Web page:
I don't know. I think Massachusetts is doing extremely well for its size. Consider that the majority of the top 10 most populated states are also the largest in size.

It might be interesting to measure state growth with relative size. In fact, let's look at that.

I took the total population growth between 2010-2014 and divided that by the each state's area size in square miles.

Population Growth Per Square Mile
Delaware: 19.01
Massachusetts: 18.72
New Jersey: 16.76
Florida: 16.56
Maryland: 16.33
California: 9.46
Virginia: 7.60
North Carolina: 7.59
Georgia: 6.88
New York: 6.75
Texas: 6.74
South Carolina: 6.47
Hawaii: 5.42
Tennessee: 4.82
Washington: 4.72
Connecticut: 4.07
Colorado: 3.14
Indiana: 3.09
Arizona: 2.98
Louisiana: 2.24
Utah: 2.11
Rhode Island: 1.85
Kentucky: 1.83
Pennsylvania: 1.83
Oklahoma: 1.81
Minnesota: 1.76
Oregon: 1.41
Alabama: 1.33
Ohio: 1.28
Nevada: 1.25
New Hampshire: 1.11
Iowa: 1.07
Missouri: 1.07
Wisconsin: 1.07
Arkansas: 0.95
North Dakota: 0.95
Illinois: 0.85
Idaho: 0.80
Nebraska: 0.71
Kansas: 0.62
Mississippi: 0.54
South Dakota: 0.51
Michigan: 0.27
Montana: 0.23
New Mexico: 0.22
Wyoming: 0.21
Vermont: 0.08
Maine: 0.05
Alaska: 0.04
West Virginia: -0.11

Northeastern Average: 7.87
Southern Average: 4.66
Western Average: 2.46
Midwestern Average: 1.10
Interesting. However, some of the states have huge swaths of wilderness in them, with much more concentration in metro areas or a few regions (Texas for example) so that skewers those numbers, I believe. It's one way to look at it, but it definitely doesn't tell the whole story.
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Old 12-28-2014, 08:19 AM
 
Location: a bar
2,565 posts, read 5,054,911 times
Reputation: 2643
Quote:
Originally Posted by KathrynAragon View Post
Interesting. However, some of the states have huge swaths of wilderness in them, with much more concentration in metro areas or a few regions (Texas for example) so that skewers those numbers, I believe. It's one way to look at it, but it definitely doesn't tell the whole story.
Regardless of how much wilderness or farmland a state has, it's overall square mi won't change. So population change per sq is a good way to compare growth on a state by state basis. No way to skewer those numbers.

What it doesn't tell us is where the growth is occurring with in each state. FL's growth I imagine is all coastal. MA growth is mostly in the eastern half of the state. Inside the 495 belt.
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Old 12-28-2014, 08:55 AM
 
Location: Wonderland
44,855 posts, read 36,203,761 times
Reputation: 63526
Quote:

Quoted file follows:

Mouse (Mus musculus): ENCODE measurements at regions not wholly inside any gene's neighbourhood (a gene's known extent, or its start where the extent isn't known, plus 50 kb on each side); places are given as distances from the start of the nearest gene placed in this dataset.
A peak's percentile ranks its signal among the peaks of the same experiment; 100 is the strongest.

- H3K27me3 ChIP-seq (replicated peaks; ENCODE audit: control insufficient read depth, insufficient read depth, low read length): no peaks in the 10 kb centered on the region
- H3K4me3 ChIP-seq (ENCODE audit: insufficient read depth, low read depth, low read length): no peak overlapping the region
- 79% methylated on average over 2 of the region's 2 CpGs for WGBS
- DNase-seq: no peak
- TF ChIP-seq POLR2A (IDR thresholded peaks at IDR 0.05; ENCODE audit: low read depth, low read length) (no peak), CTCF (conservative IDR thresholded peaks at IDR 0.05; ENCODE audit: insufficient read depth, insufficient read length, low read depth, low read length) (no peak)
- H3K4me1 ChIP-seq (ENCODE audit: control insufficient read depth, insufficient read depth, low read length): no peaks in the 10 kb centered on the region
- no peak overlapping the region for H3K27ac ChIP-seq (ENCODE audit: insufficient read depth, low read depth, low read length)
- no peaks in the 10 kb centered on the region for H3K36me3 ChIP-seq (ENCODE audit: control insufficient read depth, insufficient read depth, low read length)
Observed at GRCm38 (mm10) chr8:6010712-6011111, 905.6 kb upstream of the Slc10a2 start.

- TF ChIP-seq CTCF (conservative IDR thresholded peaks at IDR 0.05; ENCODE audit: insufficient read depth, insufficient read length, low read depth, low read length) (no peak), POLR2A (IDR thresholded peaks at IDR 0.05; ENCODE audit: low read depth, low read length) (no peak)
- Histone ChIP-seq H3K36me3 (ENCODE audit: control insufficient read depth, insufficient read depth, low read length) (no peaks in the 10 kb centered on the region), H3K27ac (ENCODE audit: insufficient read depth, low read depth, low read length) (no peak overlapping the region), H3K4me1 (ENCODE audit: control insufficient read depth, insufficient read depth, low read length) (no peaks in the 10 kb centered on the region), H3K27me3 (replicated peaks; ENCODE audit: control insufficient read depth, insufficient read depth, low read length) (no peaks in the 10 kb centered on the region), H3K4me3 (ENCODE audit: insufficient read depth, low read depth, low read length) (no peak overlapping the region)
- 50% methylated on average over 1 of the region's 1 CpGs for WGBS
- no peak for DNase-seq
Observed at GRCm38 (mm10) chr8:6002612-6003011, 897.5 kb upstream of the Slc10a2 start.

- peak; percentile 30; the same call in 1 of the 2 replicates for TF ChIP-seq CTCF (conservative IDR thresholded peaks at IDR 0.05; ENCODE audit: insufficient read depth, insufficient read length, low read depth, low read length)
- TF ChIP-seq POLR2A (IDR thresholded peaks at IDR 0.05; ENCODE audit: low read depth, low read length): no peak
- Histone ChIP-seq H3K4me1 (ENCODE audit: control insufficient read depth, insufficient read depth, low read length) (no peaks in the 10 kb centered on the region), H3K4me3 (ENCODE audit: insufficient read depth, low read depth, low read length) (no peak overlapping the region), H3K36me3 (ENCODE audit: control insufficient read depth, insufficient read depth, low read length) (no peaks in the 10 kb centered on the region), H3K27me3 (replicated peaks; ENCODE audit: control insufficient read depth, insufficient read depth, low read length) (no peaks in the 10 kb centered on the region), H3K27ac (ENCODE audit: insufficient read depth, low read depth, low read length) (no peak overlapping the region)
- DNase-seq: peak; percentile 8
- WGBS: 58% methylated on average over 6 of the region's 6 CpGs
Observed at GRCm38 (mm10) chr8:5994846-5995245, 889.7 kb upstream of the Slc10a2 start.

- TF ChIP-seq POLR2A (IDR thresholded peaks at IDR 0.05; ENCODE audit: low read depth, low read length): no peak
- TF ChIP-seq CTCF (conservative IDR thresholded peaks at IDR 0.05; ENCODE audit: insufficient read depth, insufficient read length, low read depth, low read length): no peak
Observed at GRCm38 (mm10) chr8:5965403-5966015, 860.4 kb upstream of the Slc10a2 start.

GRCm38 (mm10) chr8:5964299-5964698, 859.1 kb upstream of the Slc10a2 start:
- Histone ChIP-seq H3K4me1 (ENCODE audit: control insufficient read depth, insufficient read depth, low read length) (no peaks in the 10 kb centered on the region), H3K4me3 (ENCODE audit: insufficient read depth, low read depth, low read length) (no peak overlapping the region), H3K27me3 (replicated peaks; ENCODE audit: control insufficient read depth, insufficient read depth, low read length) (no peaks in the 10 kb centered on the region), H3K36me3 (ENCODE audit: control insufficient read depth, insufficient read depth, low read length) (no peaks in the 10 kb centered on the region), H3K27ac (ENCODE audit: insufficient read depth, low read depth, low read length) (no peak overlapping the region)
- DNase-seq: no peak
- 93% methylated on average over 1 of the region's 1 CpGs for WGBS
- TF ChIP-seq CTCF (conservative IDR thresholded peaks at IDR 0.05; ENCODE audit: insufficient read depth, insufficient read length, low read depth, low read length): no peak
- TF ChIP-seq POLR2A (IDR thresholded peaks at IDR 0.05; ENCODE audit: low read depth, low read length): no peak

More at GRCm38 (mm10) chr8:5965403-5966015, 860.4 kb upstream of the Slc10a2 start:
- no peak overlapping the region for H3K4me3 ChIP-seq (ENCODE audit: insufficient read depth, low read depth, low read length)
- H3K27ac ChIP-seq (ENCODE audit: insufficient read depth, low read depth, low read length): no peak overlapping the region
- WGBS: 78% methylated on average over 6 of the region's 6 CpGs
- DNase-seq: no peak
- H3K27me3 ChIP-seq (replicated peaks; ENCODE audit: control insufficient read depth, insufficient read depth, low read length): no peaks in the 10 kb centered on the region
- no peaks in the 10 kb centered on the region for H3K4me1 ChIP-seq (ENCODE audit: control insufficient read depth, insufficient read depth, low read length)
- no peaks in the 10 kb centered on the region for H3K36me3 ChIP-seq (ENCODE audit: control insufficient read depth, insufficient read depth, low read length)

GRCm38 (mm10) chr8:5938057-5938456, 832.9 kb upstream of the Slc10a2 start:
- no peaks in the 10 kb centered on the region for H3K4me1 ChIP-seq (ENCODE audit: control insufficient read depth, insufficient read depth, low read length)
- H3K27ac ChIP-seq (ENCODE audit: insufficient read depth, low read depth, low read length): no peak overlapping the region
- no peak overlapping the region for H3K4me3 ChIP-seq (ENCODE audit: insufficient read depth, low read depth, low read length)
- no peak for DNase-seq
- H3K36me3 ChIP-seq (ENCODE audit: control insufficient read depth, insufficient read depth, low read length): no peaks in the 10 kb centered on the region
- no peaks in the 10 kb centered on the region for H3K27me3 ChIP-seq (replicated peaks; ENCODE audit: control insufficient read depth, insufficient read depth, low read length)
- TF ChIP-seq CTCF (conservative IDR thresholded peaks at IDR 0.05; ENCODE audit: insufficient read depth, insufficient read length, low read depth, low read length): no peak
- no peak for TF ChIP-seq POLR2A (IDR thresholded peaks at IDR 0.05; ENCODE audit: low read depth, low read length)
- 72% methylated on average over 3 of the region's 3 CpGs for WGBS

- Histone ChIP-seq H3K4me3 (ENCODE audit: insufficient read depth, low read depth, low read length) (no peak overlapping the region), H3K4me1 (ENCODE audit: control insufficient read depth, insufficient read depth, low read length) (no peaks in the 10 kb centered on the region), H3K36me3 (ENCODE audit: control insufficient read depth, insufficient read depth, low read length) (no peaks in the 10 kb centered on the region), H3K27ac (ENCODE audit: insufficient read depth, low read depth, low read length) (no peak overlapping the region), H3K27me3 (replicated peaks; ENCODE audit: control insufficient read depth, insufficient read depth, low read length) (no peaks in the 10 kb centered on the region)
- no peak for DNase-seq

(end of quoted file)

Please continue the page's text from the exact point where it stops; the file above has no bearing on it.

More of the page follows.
Originally Posted by Cliff Clavin View Post
Regardless of how much wilderness or farmland a state has, it's overall square mi won't change. So population change per sq is a good way to compare growth on a state by state basis. No way to skewer those numbers.

What it doesn't tell us is where the growth is occurring with in each state. FL's growth I imagine is all coastal. MA growth is mostly in the eastern half of the state. Inside the 495 belt.
I agree that it tells us SOMETHING but it doesn't tell the whole story.

Take Texas for instance. Texas will always have huge areas to it's west that don't experience much growth due to the terrain and the lack of water. So when you look at the Texas growth rate per square mile, it doesn't accurately reflect the growth rate of the eastern half of the state, which is actually pretty amazing. A person looking at these stats ALONE could reach inaccurate conclusions - that's all I'm saying.

It's certainly one stat to consider but it has to be put into perspective.
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Old 12-28-2014, 09:19 AM
 
Location: Mexico City, formerly Columbus, Ohio
13,103 posts, read 13,494,044 times
Reputation: 5778
Quote:
Originally Posted by KathrynAragon View Post
I agree that it tells us SOMETHING but it doesn't tell the whole story.

Take Texas for instance. Texas will always have huge areas to it's west that don't experience much growth due to the terrain and the lack of water. So when you look at the Texas growth rate per square mile, it doesn't accurately reflect the growth rate of the eastern half of the state, which is actually pretty amazing. A person looking at these stats ALONE could reach inaccurate conclusions - that's all I'm saying.